“Didn’t it bother you that you stayed?” was your question to me. “No, being together with you right now is so much more of significance to me.” “For me too,” you say. “You don’t know how much you mean to me, because I don’t actually say it so often. Rarely actually.” “You don’t have to. Some situations you can just feel the empathy,” was my answer. This is the essence of providing care. I have known that for a long time, but now I felt it so emphatically.

In the last week of your life, you become increasingly narrow, restless and anxious. I happen to have the night shift myself that week. I was with you during the many hours of fear and unrest. I asked the questions that always must be asked in situations like this. And what we talked about much earlier, when nothing was wrong. You wanted to die peacefully, preferably asleep. The conversations become more intense, your sensitivity and your soft side are showing much more, just like the satisfaction about a completed life. It was such a beautiful valuable time together in the last week. The cocktail of medication that someone receives when the person is severely oppressed or restless (at a certain stage) and wants to do so, as would have been the case with you that evening, is started. And, as promised, I will still take care of you.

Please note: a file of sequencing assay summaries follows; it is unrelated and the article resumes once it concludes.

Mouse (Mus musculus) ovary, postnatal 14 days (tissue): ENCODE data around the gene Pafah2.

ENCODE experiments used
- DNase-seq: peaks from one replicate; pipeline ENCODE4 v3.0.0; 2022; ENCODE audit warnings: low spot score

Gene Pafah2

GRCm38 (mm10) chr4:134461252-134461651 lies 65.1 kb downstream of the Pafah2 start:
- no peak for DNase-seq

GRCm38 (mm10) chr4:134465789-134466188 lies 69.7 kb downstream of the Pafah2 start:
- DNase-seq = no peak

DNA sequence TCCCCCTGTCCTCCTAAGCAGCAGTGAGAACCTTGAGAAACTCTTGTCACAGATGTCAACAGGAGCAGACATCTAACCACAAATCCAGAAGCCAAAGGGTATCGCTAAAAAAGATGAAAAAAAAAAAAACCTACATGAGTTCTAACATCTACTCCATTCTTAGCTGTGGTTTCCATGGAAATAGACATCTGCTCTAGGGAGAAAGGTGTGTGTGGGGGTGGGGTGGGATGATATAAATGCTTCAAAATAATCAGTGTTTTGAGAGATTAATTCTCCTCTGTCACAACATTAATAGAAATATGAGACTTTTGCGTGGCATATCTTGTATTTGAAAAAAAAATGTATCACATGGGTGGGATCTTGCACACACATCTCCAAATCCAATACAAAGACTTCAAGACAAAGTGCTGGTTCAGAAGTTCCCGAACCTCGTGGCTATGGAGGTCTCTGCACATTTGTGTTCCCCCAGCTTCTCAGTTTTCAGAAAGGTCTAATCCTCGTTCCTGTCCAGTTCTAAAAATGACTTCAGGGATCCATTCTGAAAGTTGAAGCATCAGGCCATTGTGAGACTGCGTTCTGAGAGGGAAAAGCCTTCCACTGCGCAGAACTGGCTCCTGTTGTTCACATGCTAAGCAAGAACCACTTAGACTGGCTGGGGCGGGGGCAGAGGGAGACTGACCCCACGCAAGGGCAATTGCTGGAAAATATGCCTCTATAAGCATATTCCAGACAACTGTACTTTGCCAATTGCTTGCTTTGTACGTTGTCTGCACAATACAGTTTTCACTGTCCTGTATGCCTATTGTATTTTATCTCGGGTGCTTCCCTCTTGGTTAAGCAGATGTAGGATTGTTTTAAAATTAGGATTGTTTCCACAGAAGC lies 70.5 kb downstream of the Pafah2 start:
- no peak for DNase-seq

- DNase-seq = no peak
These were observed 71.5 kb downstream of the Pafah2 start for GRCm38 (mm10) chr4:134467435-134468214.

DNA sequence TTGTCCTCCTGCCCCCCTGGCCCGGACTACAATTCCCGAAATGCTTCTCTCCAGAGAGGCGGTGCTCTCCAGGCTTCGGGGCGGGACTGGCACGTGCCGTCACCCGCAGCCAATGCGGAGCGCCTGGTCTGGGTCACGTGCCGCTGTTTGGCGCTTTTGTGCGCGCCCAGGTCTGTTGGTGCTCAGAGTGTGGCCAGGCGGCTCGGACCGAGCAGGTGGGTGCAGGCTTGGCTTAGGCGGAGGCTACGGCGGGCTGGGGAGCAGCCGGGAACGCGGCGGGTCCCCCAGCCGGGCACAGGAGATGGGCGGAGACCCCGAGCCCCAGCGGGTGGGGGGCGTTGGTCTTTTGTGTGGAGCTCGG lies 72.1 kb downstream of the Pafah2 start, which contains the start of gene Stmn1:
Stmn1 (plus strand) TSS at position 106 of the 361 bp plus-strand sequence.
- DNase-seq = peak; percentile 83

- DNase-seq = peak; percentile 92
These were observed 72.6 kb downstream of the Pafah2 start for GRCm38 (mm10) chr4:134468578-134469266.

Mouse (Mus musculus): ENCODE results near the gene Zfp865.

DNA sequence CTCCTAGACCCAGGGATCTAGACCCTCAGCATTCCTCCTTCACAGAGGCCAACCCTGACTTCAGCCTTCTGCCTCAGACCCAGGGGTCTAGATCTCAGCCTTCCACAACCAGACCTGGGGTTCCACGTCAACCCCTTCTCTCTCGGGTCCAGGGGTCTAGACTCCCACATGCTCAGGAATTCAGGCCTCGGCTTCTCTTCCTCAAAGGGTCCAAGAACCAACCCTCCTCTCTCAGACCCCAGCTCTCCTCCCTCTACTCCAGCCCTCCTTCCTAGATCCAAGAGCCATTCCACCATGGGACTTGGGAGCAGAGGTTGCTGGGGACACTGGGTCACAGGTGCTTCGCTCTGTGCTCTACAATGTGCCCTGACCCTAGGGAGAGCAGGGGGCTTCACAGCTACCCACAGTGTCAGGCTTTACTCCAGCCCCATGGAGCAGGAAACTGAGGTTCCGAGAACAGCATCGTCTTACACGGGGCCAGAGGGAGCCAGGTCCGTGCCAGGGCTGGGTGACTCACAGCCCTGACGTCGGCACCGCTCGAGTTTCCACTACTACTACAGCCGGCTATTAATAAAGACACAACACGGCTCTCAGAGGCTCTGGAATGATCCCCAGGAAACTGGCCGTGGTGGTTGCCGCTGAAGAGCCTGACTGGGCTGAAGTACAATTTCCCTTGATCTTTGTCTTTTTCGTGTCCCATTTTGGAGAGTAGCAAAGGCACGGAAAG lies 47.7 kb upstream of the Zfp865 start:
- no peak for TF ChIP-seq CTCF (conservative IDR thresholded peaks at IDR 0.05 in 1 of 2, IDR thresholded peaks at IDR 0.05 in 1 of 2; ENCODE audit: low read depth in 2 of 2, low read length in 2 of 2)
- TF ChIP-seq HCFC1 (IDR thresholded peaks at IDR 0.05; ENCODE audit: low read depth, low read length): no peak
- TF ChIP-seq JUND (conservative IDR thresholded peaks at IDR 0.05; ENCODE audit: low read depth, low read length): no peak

The peak of our relationship and contact was reached for me, when your son called me and asked if I wanted to stop by so that you could say goodbye to me when you were conversant. Of course, I would come over. With heavy shoes, I went to you. To be honest, I found it difficult, but once with you, I was surprised of the peace you showed. There was no sign of fear and unrest. You were ready for the last journey. Almost cheerfully you asked me if you could give me something. You have often asked me that question. Like now, I don’t need anything from you. “Everything you would like to give me fades in the contact and the bond we have had”. You smiled at me. “You are right, what we had together was unique in every way”. With a final farewell and a kiss on your cheek I leave your home. On my way home, tears roll down my cheeks. Not because you die quickly, but because of the beautiful and many memories we had together. I realized: this is and was LOVE. I feel love and gratitude for the time together with you. And a huge loss for the time to come when I must miss you.

Farewell dear friend!